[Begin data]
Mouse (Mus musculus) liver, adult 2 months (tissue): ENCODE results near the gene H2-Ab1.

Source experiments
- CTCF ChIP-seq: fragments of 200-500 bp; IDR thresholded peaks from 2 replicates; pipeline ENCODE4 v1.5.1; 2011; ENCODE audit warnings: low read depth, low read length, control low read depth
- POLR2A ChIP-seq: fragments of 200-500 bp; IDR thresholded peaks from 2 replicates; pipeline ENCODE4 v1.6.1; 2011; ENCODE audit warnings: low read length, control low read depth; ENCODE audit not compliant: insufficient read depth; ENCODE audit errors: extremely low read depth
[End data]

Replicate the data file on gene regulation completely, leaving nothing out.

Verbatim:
Mouse (Mus musculus) liver, adult 2 months (tissue): ENCODE results near the gene H2-Ab1.

Source experiments
- CTCF ChIP-seq: fragments of 200-500 bp; IDR thresholded peaks from 2 replicates; pipeline ENCODE4 v1.5.1; 2011; ENCODE audit warnings: low read depth, low read length, control low read depth
- POLR2A ChIP-seq: fragments of 200-500 bp; IDR thresholded peaks from 2 replicates; pipeline ENCODE4 v1.6.1; 2011; ENCODE audit warnings: low read length, control low read depth; ENCODE audit not compliant: insufficient read depth; ENCODE audit errors: extremely low read depth